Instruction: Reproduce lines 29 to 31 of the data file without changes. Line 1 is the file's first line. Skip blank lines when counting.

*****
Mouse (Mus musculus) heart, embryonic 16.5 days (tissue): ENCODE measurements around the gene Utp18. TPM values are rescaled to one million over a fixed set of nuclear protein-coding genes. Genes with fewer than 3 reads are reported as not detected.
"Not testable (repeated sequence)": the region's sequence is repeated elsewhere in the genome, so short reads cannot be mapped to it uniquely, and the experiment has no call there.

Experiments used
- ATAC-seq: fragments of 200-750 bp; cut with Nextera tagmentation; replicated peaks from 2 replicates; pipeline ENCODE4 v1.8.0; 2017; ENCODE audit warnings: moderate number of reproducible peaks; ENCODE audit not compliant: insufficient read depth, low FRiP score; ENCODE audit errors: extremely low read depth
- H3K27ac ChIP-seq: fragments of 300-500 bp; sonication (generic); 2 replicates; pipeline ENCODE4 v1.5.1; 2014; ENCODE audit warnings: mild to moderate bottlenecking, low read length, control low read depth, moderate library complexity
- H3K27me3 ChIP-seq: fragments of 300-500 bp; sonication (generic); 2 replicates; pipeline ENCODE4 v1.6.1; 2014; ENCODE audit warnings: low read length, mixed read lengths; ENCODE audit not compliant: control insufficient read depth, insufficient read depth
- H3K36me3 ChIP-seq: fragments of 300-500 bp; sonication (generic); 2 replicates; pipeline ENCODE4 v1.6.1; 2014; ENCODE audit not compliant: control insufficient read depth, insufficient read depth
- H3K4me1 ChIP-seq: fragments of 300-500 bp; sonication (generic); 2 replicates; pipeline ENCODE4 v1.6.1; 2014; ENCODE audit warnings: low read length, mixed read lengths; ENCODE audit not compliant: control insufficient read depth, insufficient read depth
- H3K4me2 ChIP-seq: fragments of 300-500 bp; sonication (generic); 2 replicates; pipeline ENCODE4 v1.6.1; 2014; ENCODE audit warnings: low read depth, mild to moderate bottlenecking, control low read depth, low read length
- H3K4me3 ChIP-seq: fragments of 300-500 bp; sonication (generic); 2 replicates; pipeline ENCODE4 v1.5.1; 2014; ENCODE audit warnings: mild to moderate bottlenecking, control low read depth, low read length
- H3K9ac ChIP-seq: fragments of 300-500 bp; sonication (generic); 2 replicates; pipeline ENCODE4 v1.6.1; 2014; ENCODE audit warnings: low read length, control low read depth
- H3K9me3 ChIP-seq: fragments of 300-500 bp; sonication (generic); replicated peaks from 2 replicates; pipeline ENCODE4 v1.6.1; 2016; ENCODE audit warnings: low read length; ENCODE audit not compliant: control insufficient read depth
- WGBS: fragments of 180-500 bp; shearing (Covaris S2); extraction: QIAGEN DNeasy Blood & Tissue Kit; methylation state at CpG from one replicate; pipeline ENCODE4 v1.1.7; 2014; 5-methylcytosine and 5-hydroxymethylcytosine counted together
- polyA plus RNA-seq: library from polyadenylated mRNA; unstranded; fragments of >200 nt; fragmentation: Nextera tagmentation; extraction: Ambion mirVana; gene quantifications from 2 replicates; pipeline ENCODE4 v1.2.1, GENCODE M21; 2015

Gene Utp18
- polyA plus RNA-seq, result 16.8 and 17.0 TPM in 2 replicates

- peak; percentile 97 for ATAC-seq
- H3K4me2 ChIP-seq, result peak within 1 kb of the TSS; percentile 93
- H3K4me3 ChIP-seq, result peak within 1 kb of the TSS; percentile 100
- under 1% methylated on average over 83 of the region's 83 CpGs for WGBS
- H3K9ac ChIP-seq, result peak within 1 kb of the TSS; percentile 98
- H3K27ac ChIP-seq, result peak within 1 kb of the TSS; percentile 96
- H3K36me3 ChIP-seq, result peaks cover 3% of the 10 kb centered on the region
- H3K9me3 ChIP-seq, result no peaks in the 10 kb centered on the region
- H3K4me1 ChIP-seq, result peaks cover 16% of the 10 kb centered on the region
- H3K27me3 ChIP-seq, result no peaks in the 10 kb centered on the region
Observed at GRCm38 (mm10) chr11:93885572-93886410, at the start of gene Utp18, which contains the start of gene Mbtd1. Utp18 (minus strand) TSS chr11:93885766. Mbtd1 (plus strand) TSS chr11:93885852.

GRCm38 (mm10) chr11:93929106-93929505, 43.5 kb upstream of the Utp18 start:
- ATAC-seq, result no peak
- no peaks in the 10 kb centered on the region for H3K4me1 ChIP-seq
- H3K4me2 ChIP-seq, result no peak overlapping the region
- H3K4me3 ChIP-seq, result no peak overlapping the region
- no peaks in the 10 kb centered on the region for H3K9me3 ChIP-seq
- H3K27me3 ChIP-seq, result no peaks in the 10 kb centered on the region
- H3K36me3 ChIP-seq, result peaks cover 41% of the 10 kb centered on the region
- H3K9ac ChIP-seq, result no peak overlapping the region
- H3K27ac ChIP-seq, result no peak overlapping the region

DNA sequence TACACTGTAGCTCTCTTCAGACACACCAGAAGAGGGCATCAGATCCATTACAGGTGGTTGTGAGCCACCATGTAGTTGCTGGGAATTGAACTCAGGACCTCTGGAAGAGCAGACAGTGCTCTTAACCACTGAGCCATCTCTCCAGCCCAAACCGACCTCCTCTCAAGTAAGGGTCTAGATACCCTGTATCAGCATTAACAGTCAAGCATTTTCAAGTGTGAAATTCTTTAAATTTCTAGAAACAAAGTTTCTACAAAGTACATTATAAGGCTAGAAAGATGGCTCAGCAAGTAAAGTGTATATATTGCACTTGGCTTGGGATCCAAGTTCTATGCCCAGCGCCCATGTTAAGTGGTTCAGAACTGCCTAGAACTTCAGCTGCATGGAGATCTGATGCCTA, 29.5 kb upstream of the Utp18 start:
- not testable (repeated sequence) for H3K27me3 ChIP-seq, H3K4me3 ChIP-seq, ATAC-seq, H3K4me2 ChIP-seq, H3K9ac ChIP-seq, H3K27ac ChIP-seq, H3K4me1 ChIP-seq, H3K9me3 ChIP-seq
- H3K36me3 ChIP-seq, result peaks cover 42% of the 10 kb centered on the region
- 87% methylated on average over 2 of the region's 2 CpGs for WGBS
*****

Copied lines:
- ATAC-seq, result no peak
- no peaks in the 10 kb centered on the region for H3K4me1 ChIP-seq
- H3K4me2 ChIP-seq, result no peak overlapping the region